Emphasis needs to be placed on expanding the total resources applied to the principal programmes espoused by the Organization, and not necessarily on the amount of resources managed by FAO. In this regard, a key challenge will be mobilizing domestic and external, public and private resources for the agricultural and rural sector, including forestry and fisheries. FAO can contribute to the attainment of this critical objective by providing assistance to governments in formulating national development strategies that create a policy environment conducive to private sector involvement and investment. Similarly, it can assist Members in preparing investment programmes and projects with a view to optimizing resource allocation to reflect priority goals better, with due regard to the national absorptive capacities. In doing so, FAO must associate all stakeholders at the national and international levels, so as to ensure ownership, commitment and proper follow-up through funding of high-priority activities by IFIs and major multilateral donors.
The proposed strategy is to increase the leverage of resources in support of the Organization's mandated functions through efficient and effective programme management, effective targeting of its work to priority areas, and the consolidation, diversification and expansion of funding sources. FAO will take advantage of its decentralized offices to ensure appropriate liaison with the decentralized decision-making structures of many donors.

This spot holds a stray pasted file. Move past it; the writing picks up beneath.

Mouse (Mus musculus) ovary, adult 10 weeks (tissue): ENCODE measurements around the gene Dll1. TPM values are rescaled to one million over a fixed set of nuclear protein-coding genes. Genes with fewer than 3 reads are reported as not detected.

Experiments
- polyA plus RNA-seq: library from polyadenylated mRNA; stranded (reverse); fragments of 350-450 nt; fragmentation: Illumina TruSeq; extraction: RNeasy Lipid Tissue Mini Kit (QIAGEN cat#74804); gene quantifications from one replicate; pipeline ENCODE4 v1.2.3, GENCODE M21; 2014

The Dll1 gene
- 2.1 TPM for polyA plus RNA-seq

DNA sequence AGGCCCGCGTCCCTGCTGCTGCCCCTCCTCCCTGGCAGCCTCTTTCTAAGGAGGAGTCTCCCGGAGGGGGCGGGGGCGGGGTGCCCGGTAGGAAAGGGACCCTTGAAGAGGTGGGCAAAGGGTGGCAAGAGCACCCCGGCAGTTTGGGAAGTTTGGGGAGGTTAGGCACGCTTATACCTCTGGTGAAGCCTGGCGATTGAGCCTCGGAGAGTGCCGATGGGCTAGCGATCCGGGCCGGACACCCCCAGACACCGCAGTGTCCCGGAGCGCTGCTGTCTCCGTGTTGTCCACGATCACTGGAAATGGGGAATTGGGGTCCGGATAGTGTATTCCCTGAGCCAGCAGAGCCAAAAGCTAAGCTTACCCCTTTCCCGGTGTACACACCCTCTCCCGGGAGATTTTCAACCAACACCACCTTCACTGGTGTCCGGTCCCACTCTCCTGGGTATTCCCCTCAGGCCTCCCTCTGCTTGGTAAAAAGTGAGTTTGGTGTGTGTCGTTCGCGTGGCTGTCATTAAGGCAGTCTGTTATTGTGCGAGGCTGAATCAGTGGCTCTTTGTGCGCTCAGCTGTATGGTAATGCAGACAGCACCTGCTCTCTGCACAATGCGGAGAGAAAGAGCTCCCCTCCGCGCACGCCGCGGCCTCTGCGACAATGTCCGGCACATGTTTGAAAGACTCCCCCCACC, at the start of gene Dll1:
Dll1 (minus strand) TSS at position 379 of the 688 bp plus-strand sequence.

Programme design, efficiency and effectiveness
In the case of the Regular Programme of Work, the approach is to improve programme management so that Members remain convinced of the relevance and validity of FAO's activities and focus.
For technical assistance and investment programmes, the concentration will be on sound formulation, efficiency and timeliness and will involve:
a) strengthening of the current country focus system, in full collaboration with member countries, drawing on inputs from the FAO Representatives (FAORs) and the decentralized units;
b) ensuring adequate resources for well-considered programme and project formulation;